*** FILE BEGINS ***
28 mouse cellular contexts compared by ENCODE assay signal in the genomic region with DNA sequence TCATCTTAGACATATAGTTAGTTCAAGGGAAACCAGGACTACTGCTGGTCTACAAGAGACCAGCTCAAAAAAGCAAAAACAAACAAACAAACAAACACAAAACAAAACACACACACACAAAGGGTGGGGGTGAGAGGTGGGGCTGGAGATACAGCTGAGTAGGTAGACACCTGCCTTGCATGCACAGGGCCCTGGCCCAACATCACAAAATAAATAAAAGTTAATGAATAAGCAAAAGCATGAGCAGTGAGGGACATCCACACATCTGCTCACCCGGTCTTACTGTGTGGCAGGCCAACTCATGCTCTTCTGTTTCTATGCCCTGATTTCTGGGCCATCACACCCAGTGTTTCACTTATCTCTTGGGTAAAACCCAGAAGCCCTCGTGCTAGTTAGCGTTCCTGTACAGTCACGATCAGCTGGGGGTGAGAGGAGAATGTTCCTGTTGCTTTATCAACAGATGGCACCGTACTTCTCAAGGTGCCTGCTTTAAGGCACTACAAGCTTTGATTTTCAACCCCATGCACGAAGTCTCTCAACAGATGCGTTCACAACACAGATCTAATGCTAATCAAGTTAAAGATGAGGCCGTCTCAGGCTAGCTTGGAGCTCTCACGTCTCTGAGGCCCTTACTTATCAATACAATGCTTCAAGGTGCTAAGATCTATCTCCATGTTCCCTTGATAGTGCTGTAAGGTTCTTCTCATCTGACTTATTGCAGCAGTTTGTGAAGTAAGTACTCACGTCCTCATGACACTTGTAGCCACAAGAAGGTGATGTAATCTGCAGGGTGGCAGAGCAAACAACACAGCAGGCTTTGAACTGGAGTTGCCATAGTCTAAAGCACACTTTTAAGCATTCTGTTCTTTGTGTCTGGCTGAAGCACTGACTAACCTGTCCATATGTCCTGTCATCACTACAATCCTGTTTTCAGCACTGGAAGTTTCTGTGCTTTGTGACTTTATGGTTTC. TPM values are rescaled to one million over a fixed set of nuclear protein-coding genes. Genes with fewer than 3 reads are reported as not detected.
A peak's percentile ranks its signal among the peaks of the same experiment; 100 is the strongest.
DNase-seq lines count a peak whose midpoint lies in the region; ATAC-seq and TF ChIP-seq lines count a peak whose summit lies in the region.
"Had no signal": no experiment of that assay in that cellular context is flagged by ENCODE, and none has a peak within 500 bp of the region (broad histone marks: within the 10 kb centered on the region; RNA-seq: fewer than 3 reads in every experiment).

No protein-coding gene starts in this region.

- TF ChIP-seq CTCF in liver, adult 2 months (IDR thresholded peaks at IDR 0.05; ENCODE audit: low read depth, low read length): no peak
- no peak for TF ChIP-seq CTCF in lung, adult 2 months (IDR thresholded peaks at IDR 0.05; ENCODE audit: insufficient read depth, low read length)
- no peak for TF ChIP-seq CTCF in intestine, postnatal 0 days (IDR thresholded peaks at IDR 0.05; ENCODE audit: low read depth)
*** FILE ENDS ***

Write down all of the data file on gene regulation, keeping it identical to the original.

28 mouse cellular contexts compared by ENCODE assay signal in the genomic region with DNA sequence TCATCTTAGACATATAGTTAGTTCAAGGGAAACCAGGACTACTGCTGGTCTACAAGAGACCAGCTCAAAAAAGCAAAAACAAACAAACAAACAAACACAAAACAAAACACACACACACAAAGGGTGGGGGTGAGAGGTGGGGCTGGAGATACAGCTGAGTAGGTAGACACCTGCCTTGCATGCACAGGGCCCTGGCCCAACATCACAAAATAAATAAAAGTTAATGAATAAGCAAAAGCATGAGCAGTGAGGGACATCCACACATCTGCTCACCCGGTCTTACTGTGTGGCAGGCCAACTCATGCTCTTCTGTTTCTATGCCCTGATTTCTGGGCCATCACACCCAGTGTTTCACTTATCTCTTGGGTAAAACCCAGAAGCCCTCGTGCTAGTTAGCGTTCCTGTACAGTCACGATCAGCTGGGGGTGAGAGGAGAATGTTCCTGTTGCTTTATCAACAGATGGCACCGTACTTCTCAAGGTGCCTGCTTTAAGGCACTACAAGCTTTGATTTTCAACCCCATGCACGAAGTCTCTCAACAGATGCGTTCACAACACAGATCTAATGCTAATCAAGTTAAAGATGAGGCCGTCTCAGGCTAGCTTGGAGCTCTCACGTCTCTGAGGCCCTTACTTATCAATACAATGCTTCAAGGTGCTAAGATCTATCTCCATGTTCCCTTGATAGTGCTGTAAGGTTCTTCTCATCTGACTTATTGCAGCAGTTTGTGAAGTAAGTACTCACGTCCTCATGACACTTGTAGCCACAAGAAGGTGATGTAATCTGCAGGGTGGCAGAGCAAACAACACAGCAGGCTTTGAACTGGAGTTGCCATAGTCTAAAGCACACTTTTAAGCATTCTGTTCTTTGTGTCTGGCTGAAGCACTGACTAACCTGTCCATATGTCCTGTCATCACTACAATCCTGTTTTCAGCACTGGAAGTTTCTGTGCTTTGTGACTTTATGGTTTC. TPM values are rescaled to one million over a fixed set of nuclear protein-coding genes. Genes with fewer than 3 reads are reported as not detected.
A peak's percentile ranks its signal among the peaks of the same experiment; 100 is the strongest.
DNase-seq lines count a peak whose midpoint lies in the region; ATAC-seq and TF ChIP-seq lines count a peak whose summit lies in the region.
"Had no signal": no experiment of that assay in that cellular context is flagged by ENCODE, and none has a peak within 500 bp of the region (broad histone marks: within the 10 kb centered on the region; RNA-seq: fewer than 3 reads in every experiment).

No protein-coding gene starts in this region.

- TF ChIP-seq CTCF in liver, adult 2 months (IDR thresholded peaks at IDR 0.05; ENCODE audit: low read depth, low read length): no peak
- no peak for TF ChIP-seq CTCF in lung, adult 2 months (IDR thresholded peaks at IDR 0.05; ENCODE audit: insufficient read depth, low read length)
- no peak for TF ChIP-seq CTCF in intestine, postnatal 0 days (IDR thresholded peaks at IDR 0.05; ENCODE audit: low read depth)